# Standard deviation of the difference between a time series and its EMA?

I have a time series $$Q={\{q_t\}}$$ of known standard deviation $$\sigma$$, and its EMA of parameter $$\alpha$$ : $$\{EMA_t(\alpha)\}$$.

My question is : I'm looking for a formula that would give the standard deviation $$\sigma_{\alpha}$$ of the time series made by the difference between $$Q$$ and its EMA for any $$\alpha$$, depending of the known Q standard deviation $$\sigma$$ : $$\sigma_{\alpha} = f_\sigma(\alpha) \space\space?$$

## Here is what I did so far

Intuitively, one could think that, the shorter is the EMA (= the closer is $$\alpha$$ to 1), the more it will fit the shape of the time series, so the less the stddev of the difference between the TS and its EMA, $$\sigma_\alpha$$, will be. Here is a time series with $$\sigma = 2.82$$ and their EMAs with different values for alpha to illustrate this intuition :

To get a further intuition of what that function could be, I plotted $$\sigma_\alpha$$ as a function of $$\alpha$$ :

As expected, when $$\alpha$$ is close to 0, $$\sigma_\alpha$$ approches $$\sigma$$ ; and when $$\alpha$$ is close to 1, the $$EMA = Q$$ : the standard deviation of the difference is naturally 0.

When I plot that with many different $$Q$$, this curve looks like pretty much the same, so it appears there is some deterministic function f, but I'm not able to find its expression. I plotted the derivative of $$f$$ for many different Q, and unfortunalty, it has a different shape depending on Q. Here are some plot of $$(\sigma_\alpha)'$$ :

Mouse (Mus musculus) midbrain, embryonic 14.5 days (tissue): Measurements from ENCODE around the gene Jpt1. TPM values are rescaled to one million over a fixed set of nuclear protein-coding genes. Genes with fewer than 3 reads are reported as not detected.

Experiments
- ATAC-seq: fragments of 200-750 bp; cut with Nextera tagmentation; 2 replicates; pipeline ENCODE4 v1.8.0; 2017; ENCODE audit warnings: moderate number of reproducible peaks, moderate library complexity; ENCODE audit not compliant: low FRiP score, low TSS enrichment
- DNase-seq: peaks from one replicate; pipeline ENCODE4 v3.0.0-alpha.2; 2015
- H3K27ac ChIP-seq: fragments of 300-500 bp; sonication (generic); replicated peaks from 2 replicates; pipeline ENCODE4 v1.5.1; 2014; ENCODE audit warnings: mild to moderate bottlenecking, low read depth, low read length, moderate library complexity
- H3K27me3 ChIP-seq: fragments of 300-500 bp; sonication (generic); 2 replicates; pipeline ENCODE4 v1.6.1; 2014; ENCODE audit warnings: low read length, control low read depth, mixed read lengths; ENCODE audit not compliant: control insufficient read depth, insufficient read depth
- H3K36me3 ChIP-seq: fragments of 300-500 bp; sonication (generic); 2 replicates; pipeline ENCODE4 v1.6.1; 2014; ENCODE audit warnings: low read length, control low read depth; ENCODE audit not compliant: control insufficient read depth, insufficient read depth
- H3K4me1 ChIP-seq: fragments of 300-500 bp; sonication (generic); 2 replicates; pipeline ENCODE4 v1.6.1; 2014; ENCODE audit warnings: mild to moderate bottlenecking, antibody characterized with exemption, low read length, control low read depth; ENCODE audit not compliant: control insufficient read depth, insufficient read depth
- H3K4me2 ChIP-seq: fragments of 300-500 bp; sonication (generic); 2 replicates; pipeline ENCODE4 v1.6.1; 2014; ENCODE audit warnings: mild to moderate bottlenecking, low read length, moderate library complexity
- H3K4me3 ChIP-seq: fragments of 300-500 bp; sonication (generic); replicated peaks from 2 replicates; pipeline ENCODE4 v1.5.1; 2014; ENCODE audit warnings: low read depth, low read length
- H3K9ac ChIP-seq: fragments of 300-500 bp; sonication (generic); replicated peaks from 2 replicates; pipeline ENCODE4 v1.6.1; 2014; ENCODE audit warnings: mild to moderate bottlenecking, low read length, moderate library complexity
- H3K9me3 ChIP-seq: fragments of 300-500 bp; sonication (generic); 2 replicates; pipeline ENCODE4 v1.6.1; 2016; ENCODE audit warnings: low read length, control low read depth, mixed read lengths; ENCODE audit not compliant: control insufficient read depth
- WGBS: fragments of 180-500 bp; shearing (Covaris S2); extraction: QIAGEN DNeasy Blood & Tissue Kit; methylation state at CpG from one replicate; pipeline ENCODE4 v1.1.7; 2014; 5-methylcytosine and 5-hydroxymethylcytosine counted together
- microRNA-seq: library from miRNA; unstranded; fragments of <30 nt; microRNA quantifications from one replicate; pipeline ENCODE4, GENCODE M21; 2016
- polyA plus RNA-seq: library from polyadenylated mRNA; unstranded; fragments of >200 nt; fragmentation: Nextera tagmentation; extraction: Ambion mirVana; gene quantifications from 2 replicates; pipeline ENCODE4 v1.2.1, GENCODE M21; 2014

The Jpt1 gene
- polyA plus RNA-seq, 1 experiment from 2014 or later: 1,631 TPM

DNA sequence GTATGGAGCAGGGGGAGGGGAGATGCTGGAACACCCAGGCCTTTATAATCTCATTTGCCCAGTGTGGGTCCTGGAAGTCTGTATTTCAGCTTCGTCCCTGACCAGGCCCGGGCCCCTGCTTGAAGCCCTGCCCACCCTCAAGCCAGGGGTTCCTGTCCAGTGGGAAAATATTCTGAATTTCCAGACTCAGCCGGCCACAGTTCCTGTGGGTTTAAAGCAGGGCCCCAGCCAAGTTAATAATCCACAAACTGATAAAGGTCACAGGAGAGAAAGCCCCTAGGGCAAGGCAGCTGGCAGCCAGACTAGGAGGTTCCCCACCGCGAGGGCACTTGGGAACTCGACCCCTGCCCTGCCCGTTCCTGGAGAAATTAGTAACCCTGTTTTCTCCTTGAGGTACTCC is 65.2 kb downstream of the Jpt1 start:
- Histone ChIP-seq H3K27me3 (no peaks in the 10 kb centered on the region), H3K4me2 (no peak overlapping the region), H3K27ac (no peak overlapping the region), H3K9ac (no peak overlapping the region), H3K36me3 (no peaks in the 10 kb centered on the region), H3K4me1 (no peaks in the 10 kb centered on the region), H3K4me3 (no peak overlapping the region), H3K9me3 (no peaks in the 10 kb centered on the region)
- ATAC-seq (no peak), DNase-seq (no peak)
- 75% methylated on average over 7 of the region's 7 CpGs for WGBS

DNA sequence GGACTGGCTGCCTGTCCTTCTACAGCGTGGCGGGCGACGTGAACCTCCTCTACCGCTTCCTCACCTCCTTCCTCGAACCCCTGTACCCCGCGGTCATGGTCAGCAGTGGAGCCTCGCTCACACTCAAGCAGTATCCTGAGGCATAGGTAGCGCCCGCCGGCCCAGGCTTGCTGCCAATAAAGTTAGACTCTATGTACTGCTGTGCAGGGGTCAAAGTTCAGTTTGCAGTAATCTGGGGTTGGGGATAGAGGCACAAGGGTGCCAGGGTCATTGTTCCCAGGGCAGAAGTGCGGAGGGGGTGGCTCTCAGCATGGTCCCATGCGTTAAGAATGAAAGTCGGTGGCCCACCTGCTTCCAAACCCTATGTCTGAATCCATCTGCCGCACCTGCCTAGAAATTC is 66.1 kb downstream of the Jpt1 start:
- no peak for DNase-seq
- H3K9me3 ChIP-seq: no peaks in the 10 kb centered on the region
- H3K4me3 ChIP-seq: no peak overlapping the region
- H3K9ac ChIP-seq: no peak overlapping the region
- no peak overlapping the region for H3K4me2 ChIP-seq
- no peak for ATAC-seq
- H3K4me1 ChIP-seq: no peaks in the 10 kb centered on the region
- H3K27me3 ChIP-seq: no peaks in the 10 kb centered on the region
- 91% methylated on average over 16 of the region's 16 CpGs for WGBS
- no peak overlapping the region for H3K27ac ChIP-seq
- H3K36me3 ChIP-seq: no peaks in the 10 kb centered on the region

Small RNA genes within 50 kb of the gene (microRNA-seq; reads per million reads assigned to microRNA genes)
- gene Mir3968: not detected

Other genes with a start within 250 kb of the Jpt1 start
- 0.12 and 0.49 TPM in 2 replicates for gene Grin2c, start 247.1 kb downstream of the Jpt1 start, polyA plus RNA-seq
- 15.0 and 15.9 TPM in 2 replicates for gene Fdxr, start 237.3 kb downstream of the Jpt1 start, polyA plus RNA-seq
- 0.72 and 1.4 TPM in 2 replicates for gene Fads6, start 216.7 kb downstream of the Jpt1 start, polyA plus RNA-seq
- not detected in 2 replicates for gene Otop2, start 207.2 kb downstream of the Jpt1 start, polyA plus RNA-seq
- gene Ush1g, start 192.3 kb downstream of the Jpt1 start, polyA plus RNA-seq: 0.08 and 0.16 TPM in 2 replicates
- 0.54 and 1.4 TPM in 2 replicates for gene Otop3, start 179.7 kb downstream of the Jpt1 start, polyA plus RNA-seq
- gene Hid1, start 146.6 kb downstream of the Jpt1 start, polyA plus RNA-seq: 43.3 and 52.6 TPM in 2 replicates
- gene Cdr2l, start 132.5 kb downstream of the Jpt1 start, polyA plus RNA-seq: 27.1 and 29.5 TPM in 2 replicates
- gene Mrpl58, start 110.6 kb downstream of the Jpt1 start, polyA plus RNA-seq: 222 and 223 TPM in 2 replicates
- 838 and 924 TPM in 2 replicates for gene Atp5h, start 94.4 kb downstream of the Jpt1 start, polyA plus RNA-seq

In order to try to understand better the problem, I plotted $$\alpha_\sigma$$ and its derivative for a Q containing a very small number of points (4). The shape of f and its derivative looks now much more random... Here are $$\alpha_\sigma$$ and $$(\alpha_\sigma)'$$ for different Q containing 4 points :

So finally, it looks like the more the time series has points, the more $$f$$ will tend to be something deterministic. Though, I can't see intuitively what can be the missing information different than Q standard deviation $$\sigma$$ that make f stochastic, especially with a little number of points.

Am I missing some constant that I could compute from $$Q$$, whose depend an existing deterministic $$f$$ (appart from $$\sigma$$) ? Or is $$f$$ eventually stochastic and I can only have an estimation of $$\sigma_\alpha$$ by doing a regression ?

• Cross posted on Cross Validated: stats.stackexchange.com/questions/595338 Commented Nov 11, 2022 at 13:04
• I have a pair trading algorithm : I short when the spread is above its EMA, I long when it's under it. I'm currently trying to have an equation of the PnL/hour depending of the EMA alpha and other parameters. The idea is to get at least a good approximation of the PnL only by a formula and not by running the whole algorithm. This way, I'll be able to plot that PnL density in function of all the algo parameters (alpha is in them) and see where it maximizes :) The problem is that, atm, I need to run the algo which is very long if I were to do it with all the values of all algo parameters Commented Nov 11, 2022 at 13:04